The last few months I needed to finish up the car and get it watertight to ship off to the shop for the engine install. I had ordered BMW OEM seals from Steve at Blunt a while ago, and was dreading the various jobs after reading and re-reading all the Tech articles. I decided to put myself in a corner and asked my 30 year old son to help me with the windshields since he had done both of his on his 911 with my daughter. We decided to do it over Christmas while he was here for a few days. I bought the nylon rope and washed the seals in my slop sink, cleaning them with my go-to Dawn liquid to get all the while stuff off. The windshields had been stored in my garage for over two years, so I was anxious to get them on the car and finally out of the way. We started with the front. We laid a moving blanket on the hood, sprayed the seal with soapy water and put the rope around it twice after fitting it on the glass. We also sprayed the car frame to help set the glass. Lifting it into place, my job was to push as he pulled the rope from the inside of the car, slightly behind as he went. This is a simple job, but not easy. With him occasionally telling me to do this or that (in a somewhat firm (LOL!) manner), it took us three tries to get it in. Long story short, it took us three tries on the rear as well. All in all, I'd say it took us 3 hours for both. Job done! Have someone with experience to help. I tackled the lock strip myself later in the week. I bought the stupid tool and gouged, scraped and blundered my way around the front windshield after silcone-ing underneath. The trick here is to use a LOT of soapy water and to get the angle of the tool just right. The corners are the tricky part and a second set of hands would help, as I found out later. Learning that, I enlisted a Porsche buddy for the rear. While he kept the strip aligned and facing down properly, I could concentrate on the right tool angle. We had it done in 15-20 minutes. MUCH easier with 2 people! The trunk seal was pretty easy. My upholsterer had given me a jar of heat activated glue that you brush on and let dry. I then attached the seal, after undoing the hinges one at a time to get it underneath (careful, they're spring loaded) and locked it down with some clothes pins. A heat gun warmed the seal and activated the glue. Easy! I have to SLAM the trunk now but I've got a really nice seal back there. The front hood seal is easy. You just have to decide which way to lay it on the hood. I was surprised to hear form Steve at Blunt that there is some controversy on this point, but I took his advice and laid it on the way he suggested. A little glue and bingo. Next up: doors. I already had that pushing tool that's made of plastic, and tackled the doors. I had stripped the car to get it painted, and didn't realize I needed to put the upper chrome piece on the latch side of the door back on the car first until after I had glued the seals in place. Don't make my mistake! The seal tucks into that piece as well. My biggest problem was the seals were too long...that is, they extended past my rocker panels plastic cover. I didn't stretch them or pull on them, they were just a few inches too long. This is a fiddly job and you need good glue. I eventually trimmed them, even though they have a specific profile at their ends to fit into the rocker panel trim. Sometimes, you just gotta do what you gotta do. This job was tough. Even after adjusting the striker, the doors aren't flush. I hear this is pretty common, but it drives me crazy. Next was the rear windows. This was the toughest of them all. My buddy was already here helping me with the rear lock strip and he pushed me to do the rear window seals. Thank God he did. Being a bit younger than me, he did all the pushing and tucking while I did the guiding but still, took us maybe 2 hours and a lot of (his) strength. Very difficult but they're in, and in correctly. Two man job. After all this I got to install the rear windows and their new seals. Pretty easy and straight forward. I kept one window assembled while I worked on the other one, for reference. They went in fairly easily...wife helped hold them in place while I screwed them into place. All in all, pretty satisfying. I don't want to do them again but if I have to, now I know how!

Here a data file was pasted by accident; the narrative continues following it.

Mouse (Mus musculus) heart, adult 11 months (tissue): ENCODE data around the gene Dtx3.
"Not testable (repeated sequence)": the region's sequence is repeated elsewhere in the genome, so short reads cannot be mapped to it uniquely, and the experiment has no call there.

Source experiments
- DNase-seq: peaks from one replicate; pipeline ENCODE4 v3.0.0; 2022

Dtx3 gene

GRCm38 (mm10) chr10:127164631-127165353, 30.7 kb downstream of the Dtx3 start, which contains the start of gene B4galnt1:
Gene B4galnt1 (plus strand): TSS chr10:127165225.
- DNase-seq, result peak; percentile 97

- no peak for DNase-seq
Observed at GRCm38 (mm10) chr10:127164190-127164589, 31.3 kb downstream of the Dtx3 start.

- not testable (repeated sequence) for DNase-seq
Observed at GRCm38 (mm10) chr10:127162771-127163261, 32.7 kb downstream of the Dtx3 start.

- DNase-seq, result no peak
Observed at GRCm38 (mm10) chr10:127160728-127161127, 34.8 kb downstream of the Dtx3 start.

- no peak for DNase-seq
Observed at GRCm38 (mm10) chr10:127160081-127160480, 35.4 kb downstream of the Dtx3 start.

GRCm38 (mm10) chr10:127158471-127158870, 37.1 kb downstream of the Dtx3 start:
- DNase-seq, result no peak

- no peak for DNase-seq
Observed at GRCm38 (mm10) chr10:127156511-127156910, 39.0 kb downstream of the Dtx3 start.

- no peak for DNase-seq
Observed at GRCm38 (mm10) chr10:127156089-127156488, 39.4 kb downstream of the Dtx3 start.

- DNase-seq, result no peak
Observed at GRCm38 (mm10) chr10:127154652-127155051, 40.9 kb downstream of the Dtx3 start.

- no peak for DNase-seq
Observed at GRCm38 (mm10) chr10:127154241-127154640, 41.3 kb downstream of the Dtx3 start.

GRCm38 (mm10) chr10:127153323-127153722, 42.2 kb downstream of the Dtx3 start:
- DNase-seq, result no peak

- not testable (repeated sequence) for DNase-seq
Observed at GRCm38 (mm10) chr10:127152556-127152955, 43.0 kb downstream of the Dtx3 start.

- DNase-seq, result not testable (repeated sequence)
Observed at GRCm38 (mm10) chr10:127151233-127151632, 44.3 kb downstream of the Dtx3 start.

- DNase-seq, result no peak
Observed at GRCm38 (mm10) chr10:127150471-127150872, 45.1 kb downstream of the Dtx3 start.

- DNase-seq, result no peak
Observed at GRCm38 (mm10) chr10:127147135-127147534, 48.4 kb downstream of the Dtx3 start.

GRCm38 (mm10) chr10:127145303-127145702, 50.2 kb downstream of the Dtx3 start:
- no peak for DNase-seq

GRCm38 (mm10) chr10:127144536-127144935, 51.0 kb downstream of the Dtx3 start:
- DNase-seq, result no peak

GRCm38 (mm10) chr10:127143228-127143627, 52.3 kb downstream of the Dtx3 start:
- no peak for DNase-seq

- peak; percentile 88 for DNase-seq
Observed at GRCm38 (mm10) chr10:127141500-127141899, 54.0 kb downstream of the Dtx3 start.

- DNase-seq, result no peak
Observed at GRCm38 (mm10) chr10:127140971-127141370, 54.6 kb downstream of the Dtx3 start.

13. NYNick

    Existential Crisis

    I'm not sure what you're looking to have completed. Your list of body repairs is extensive and expensive. To wit: Rust is certainly present but not terminal by any means. Fenders, rockers, rear quarter arches, and chin spoiler need new metal (and whatever lurks behind). Frame rails, floors, trunk, shock towers, doors, windshield, etc is all good. I also have many of the patch panels needed and an extra hood and trunk. I would absolutely be keeping the original color Riviera. That's a lot of work. I had a shop in Mount Vernon do my car and it entailed less body work and a color change. PM me if you want to discuss. I can tell you wherever you go, the panel gaps and hood/door alignment should be discussed beforehand. You're talking months of work and many thousands of dollars. How long and how much depends on your wallet, but it ain't cheap. Then there's the mechanical work. You're just going to throw a roll bar in it and go to the track? What about safe seats? Harness? Suspension? Wheels and tires? I'm afraid your idea might cost almost as much as a restoration. Just the mechanical stuff above is thousands. If you're local to Westchester, I'm happy to show you what I did and who I used. I did a lot of the work myself. It's going to be an expensive driver not a track car but I'm still going to drive the hell out of it. We only live once. Nick
  14. NYNick

    14" wheel tires

    Just purchased 195/60/14 Falkens R rated. $100 a piece.